Imagine that you call your local GP practice and are swiftly placed on hold. You are about to hang up, but you are informed that you are fifth in line. Expecting a short wait, you decide to stay on the phone.
Five minutes later, you are told that you have progressed to fourth. After another ten minutes, you’ve made it to second place. But then you are told, “thank you for holding…you are now seventh in the queue”.
The frustration that you would likely feel in this situation offers a simple lesson in customer service. But it also highlights how our experience of waiting for something can be disproportionately influenced by two factors: 1) our level of uncertainty about our expected waiting time; and 2) our sense of progress towards our goal.
If you have ever awaited an airport transfer at a countryside bus stop you will likely appreciate the anxiety that often accompanies an ambiguous waiting time. And you might even have found that the printed timetable with faded writing served only to amplify, rather than assuage, your agitation.
That’s why the introduction of dot matrix display boards on bus stops and railway platforms has such a disproportionately positive impact on our waiting experience. As Rory Sutherland argues, many of us would rather wait 7 minutes for a bus or train that we know is coming than wait 4 minutes for one that might never turn up.
Dot matrix displays on train platforms are one small example of organisations providing ‘operational transparency’ – giving customers information about what is happening behind the scenes. And in the app-enabled world, we are seeing it more and more frequently.
Think about how Uber operates. Users are told exactly what the app is doing (e.g. connecting them to a driver) behind the scenes and are given live location information about their driver’s progress. You might have noticed similar approaches being applied by flight comparison sites (“searching 43 providers”) and food delivery companies (“preparing your meal”) in recent years. These measures all reduce our level of uncertainty about why and how long we might be waiting.
But this is not just something that helps consumers understand how services are performing. One of the recent successes of the UK government’s rollout of COVID-19 vaccines, for example, was the relatively clear communication about where people from different groups stood in the queue. This significantly reduced uncertainty about one’s expected waiting time, alleviating feelings of frustration in the process.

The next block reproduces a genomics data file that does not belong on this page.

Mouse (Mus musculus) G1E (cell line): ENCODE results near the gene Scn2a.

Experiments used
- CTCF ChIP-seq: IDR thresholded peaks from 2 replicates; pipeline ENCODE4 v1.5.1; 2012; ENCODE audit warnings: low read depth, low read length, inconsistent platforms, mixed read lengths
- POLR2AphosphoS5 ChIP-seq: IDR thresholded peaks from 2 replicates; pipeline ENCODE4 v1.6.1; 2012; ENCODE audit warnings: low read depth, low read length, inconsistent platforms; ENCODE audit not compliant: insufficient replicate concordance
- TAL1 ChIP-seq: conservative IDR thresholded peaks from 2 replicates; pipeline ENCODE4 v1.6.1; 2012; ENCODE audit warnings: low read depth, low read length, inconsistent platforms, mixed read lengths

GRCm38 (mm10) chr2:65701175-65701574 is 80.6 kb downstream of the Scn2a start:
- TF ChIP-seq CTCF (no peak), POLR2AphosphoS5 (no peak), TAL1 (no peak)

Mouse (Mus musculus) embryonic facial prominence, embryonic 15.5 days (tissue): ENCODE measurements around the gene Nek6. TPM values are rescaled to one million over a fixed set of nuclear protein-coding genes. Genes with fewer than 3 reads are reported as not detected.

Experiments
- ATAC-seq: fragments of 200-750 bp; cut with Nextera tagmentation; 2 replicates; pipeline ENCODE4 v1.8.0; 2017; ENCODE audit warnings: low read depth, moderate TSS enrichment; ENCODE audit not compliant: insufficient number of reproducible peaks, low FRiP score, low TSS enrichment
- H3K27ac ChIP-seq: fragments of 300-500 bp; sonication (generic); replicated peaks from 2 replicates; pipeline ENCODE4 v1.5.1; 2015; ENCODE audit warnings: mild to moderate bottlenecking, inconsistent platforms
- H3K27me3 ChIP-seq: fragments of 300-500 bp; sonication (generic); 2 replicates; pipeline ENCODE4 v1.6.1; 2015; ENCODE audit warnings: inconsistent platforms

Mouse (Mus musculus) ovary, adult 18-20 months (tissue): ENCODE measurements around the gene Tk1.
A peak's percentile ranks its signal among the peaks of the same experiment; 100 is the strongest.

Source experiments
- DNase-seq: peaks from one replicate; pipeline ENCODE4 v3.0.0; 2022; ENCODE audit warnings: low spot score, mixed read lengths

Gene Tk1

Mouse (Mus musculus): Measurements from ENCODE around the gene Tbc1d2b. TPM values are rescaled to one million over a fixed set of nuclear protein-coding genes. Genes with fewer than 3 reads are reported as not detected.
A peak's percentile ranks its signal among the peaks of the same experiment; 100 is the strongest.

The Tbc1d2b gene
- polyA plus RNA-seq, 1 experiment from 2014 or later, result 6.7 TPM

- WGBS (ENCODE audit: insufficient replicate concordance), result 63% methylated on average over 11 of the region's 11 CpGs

A Sense of Progress
As we saw in the opening example of being kept waiting on a phone line, however, operational transparency does not always help. Particularly if we feel like we are not making progress towards our ultimate goal – whether it’s getting an appointment with a doctor, a taxi ride or a vaccine.
Think about those (relatively few) occasions when you look at the live tracking information on an Uber or Deliveroo app, and see your driver or rider moving away from you. That can be hugely frustrating. And contrast that with the reassurance you might have felt waiting for a vaccine in the UK, as invitations steadily cascaded down the age-groups. So operational transparency needs to be accompanied by giving people a sense of progress towards their objective in order to maximise its effectiveness.
Studies have even shown that this sense of progress can be magnified in various ways. Many coffee shops, for example, give you pre-stamped loyalty cards, because they know that this reduces the time it takes customers to fill up a card (even if the total number of unstamped spaces remains the same).
All in all, then, we believe that too often the sole focus of businesses and governments is on the duration of a wait, rather than how we experience it. But these examples show the importance of focusing on our subjective experience too. Paying greater attention to people’s uncertainty and sense of progress can have powerful effects – GP reception telephone system designers, take note!